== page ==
Tax breaks to some hurt many others
When the Portland Tribune first hit my porch, I discounted it as just another bit of journalistic fluff.ÊI was very wrong!Ê
If the issue is controversial, exposes police ineptitude, explains the full extent of the tax breaks given to favored, important high-end developers or showcases a local asset, I look to the Tribune. Thank you for giving the details behind local stories.
The tax breaks to developers really irked me as I am a tax practitionerÊand have seen elderly clients who have to abandon homes in Irvington, Hollywood and Alameda because of skyrocketing taxes (Tax break rankles in tight times, June 27). In one case I'm familiar with, the annual taxes were exactly the same as the couple had paid for the house!
Oddly, we subsidize an $840,000 condo by granting taxes of $146 a year. Is this what we now consider affordable housing?Ê
I fear the same will be done on the South Waterfront. Looks like Portland wants to mirror new federal taxation by subsidizing the wealthy. Where were city officials when all these subsidies were granted?
made an impression
Thanks so much for printing James DePreist's Portland State University commencement address (A nation that closes its eyes is sure to stumble sometime, Insight, July 8). It was a great talk, and extremely well-received by the nearly 20,000 people in the audience. We've had so many grads calling to get a copy of it; now I can refer them to the Tribune.
Consider all the things big league ball can do
William Michtom's letter (Sports fans can also be practical, July 1) does a good job of identifying the classic Oregon 'I cannot do anything to help myself' attitude. Michtom cites numerous reasons why we should not work to bring major league baseball to Oregon. Added to the regular litany, Michtom brings a new idea: The Blazers are an embarrassment to us, so we should not work to bring more professional athletes to Oregon. Now, there is a reason!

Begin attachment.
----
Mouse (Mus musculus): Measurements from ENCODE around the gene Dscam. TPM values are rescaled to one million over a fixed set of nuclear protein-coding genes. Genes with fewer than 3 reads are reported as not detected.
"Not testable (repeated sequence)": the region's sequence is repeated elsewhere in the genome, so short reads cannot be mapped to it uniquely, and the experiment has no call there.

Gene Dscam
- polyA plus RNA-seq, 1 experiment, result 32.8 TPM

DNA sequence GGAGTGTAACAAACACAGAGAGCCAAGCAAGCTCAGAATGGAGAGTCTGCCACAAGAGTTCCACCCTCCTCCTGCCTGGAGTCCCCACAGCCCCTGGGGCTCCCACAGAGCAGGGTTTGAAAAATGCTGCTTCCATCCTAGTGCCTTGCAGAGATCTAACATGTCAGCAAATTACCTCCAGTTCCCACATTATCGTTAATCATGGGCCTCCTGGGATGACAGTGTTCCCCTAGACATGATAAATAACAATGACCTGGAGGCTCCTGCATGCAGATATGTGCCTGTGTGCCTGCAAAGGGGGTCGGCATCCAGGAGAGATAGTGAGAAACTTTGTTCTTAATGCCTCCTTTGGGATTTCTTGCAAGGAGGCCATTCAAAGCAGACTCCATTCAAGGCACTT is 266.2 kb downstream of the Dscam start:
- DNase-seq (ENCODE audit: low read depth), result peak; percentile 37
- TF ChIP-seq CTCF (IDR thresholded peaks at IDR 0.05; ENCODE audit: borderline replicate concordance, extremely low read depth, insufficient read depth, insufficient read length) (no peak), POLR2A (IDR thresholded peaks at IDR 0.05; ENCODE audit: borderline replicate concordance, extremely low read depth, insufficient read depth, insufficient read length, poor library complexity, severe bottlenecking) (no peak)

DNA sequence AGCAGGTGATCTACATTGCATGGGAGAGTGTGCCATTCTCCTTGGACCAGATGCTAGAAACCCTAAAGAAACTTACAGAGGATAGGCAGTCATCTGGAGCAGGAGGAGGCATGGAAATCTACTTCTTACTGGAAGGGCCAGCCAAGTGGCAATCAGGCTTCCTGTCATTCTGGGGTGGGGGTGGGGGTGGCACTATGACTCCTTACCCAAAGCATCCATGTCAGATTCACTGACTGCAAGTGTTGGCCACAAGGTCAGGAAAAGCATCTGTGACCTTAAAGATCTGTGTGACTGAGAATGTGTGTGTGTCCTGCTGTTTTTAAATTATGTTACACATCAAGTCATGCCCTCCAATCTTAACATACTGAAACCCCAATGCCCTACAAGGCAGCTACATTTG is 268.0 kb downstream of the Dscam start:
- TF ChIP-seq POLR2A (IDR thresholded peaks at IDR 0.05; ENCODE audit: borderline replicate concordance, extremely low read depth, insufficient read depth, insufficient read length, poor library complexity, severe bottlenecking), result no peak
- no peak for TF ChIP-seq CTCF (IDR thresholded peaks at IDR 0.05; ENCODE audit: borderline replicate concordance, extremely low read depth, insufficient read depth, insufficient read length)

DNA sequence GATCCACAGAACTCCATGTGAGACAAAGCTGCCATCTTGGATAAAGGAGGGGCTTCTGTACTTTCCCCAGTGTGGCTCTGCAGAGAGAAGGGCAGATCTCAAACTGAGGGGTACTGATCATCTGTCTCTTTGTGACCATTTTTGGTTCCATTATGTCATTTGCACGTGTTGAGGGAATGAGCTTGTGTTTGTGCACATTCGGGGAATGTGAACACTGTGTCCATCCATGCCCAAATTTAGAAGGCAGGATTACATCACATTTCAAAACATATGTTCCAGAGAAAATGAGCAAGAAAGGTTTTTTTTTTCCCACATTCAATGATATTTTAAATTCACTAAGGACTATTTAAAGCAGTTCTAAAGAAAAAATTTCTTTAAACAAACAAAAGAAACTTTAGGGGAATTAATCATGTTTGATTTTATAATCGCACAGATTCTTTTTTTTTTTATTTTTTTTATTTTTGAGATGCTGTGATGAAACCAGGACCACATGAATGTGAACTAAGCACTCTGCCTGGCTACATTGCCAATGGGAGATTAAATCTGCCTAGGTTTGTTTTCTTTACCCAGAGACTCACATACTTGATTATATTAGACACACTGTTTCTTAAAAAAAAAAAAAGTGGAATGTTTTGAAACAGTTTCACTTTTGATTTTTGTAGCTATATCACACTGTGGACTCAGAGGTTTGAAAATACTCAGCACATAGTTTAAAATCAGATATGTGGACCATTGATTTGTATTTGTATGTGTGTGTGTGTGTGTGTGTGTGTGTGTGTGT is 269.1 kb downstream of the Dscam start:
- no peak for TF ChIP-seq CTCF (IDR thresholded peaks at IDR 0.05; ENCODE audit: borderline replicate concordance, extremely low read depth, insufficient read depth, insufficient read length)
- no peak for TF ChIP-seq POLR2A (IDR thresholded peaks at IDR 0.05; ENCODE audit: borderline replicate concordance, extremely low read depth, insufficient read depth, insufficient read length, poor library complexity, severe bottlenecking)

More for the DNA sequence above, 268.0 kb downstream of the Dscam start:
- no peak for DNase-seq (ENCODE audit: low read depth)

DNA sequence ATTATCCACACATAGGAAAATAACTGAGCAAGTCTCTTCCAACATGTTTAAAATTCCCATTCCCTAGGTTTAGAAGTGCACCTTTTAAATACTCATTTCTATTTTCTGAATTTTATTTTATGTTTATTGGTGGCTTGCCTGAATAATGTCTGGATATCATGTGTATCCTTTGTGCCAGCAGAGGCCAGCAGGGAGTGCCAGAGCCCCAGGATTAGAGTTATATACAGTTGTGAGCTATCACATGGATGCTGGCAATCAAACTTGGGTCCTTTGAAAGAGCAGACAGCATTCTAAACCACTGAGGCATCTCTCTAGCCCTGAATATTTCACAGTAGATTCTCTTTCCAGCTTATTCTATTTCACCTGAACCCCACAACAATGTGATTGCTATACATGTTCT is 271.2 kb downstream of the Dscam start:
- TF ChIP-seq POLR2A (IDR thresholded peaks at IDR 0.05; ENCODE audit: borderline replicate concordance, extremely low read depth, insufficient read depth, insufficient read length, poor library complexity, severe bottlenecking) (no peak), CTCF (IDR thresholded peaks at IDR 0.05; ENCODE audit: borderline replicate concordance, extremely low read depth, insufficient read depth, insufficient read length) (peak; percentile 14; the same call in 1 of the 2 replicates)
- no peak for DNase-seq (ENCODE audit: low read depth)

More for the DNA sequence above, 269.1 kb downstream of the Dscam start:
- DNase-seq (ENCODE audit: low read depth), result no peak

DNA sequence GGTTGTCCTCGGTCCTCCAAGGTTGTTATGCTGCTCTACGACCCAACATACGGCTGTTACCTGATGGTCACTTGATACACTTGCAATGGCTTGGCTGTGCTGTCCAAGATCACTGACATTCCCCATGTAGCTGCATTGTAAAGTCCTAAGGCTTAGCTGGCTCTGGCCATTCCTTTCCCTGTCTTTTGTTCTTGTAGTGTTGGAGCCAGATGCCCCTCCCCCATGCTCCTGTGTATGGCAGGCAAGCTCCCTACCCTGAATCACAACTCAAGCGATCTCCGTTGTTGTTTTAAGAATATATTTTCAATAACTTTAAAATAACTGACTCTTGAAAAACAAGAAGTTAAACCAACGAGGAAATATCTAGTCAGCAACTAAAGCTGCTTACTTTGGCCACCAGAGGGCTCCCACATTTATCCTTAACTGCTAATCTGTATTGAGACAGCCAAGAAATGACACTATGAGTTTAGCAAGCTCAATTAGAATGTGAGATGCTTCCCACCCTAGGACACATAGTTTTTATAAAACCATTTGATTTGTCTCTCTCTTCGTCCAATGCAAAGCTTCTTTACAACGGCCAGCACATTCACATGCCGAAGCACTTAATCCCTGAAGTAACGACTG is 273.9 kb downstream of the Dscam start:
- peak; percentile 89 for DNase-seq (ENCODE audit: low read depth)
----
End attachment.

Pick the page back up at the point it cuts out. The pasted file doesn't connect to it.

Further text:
I, too, agree that no tax funds should be diverted from any service to pay for a franchise or a ballpark. But if this can be accomplished with no tax dollars through the issuing of bonds (and having them paid off by taxing millionaires' salaries), then why not? The biggest reason people are against this idea is the doom and gloom attitude about doing anything proactive in Oregon. The economy is down Ñ oh, poor us. The state budget is a mess and programs are being cut ÑÊoh, poor us.
Let's be positive and creative for once. If we could bring a major league team to Oregon, with no cut in funds to government services, wouldn't that only be a positive? Could we consider placing a special tax on all beer served at the new park to add to funds going to alcohol treatment programs? Could we consider requiring the operators of the park to hire a certain number of employees from the state's job program to reduce the number of people on unemployment or welfare? Could we require the operators of the facility to have their grounds crew perform maintenance on Portland Public Schools' baseball fields to reduce the cost to the school district? Many possibilities can be thought of with a positive attitude.
Why do we focus on all the potential negatives and not the potential positives? Is it the gray, rainy weather that creates the gray, negative moods of Oregonians?